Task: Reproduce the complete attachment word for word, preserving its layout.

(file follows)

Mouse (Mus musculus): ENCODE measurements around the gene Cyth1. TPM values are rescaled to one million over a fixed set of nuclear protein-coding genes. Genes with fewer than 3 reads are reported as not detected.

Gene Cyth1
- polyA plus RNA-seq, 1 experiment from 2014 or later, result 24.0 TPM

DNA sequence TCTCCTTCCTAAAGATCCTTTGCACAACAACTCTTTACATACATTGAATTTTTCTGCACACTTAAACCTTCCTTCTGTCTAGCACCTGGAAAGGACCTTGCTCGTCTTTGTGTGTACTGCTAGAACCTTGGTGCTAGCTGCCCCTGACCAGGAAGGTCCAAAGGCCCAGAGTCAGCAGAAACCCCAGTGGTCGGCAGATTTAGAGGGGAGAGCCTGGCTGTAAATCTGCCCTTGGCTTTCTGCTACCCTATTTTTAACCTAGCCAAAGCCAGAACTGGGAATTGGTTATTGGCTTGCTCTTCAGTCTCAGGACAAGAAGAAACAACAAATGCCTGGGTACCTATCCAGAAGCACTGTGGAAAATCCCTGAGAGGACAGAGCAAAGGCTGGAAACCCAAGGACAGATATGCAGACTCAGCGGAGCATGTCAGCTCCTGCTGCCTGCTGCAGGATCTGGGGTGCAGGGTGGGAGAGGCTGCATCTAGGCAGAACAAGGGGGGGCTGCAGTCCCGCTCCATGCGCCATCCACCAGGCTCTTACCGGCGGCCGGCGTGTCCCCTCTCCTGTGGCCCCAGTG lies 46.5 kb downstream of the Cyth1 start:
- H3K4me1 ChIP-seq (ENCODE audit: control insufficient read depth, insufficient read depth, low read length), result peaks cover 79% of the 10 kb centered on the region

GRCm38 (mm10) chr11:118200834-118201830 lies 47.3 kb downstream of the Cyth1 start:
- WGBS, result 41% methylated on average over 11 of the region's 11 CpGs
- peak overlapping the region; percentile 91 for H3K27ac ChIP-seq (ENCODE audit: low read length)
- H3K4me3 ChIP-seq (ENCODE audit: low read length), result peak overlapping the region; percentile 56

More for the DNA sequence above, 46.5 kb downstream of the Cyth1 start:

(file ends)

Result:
Mouse (Mus musculus): ENCODE measurements around the gene Cyth1. TPM values are rescaled to one million over a fixed set of nuclear protein-coding genes. Genes with fewer than 3 reads are reported as not detected.

Gene Cyth1
- polyA plus RNA-seq, 1 experiment from 2014 or later, result 24.0 TPM

DNA sequence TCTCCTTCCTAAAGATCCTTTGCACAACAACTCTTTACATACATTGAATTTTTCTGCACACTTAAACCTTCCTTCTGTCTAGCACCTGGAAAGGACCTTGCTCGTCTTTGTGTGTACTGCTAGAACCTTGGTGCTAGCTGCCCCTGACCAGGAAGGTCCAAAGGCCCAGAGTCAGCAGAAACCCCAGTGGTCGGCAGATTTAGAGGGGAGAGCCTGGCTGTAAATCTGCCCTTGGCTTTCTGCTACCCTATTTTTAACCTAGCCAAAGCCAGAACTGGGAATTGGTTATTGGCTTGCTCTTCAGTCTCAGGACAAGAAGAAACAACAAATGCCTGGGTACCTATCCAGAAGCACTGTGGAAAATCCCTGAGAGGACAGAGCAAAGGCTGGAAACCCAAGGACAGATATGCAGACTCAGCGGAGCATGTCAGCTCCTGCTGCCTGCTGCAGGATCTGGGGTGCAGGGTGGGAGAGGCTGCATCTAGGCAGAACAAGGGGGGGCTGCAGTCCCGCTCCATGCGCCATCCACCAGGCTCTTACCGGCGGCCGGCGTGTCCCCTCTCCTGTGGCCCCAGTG lies 46.5 kb downstream of the Cyth1 start:
- H3K4me1 ChIP-seq (ENCODE audit: control insufficient read depth, insufficient read depth, low read length), result peaks cover 79% of the 10 kb centered on the region

GRCm38 (mm10) chr11:118200834-118201830 lies 47.3 kb downstream of the Cyth1 start:
- WGBS, result 41% methylated on average over 11 of the region's 11 CpGs
- peak overlapping the region; percentile 91 for H3K27ac ChIP-seq (ENCODE audit: low read length)
- H3K4me3 ChIP-seq (ENCODE audit: low read length), result peak overlapping the region; percentile 56

More for the DNA sequence above, 46.5 kb downstream of the Cyth1 start: